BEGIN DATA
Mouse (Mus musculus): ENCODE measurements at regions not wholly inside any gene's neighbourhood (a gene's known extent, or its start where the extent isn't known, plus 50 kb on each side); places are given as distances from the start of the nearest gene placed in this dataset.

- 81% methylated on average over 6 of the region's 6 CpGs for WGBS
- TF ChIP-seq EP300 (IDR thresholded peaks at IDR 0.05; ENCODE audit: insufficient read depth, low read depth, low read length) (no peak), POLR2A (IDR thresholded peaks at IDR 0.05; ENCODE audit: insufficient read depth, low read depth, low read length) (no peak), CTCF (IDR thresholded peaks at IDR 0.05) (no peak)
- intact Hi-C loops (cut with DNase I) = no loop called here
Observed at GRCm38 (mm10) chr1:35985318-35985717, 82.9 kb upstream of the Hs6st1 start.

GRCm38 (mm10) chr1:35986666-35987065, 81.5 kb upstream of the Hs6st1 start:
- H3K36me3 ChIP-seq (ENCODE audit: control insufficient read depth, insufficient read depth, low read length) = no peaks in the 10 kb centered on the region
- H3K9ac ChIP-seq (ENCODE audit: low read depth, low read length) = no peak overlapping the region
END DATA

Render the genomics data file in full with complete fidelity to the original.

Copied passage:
Mouse (Mus musculus): ENCODE measurements at regions not wholly inside any gene's neighbourhood (a gene's known extent, or its start where the extent isn't known, plus 50 kb on each side); places are given as distances from the start of the nearest gene placed in this dataset.

- 81% methylated on average over 6 of the region's 6 CpGs for WGBS
- TF ChIP-seq EP300 (IDR thresholded peaks at IDR 0.05; ENCODE audit: insufficient read depth, low read depth, low read length) (no peak), POLR2A (IDR thresholded peaks at IDR 0.05; ENCODE audit: insufficient read depth, low read depth, low read length) (no peak), CTCF (IDR thresholded peaks at IDR 0.05) (no peak)
- intact Hi-C loops (cut with DNase I) = no loop called here
Observed at GRCm38 (mm10) chr1:35985318-35985717, 82.9 kb upstream of the Hs6st1 start.

GRCm38 (mm10) chr1:35986666-35987065, 81.5 kb upstream of the Hs6st1 start:
- H3K36me3 ChIP-seq (ENCODE audit: control insufficient read depth, insufficient read depth, low read length) = no peaks in the 10 kb centered on the region
- H3K9ac ChIP-seq (ENCODE audit: low read depth, low read length) = no peak overlapping the region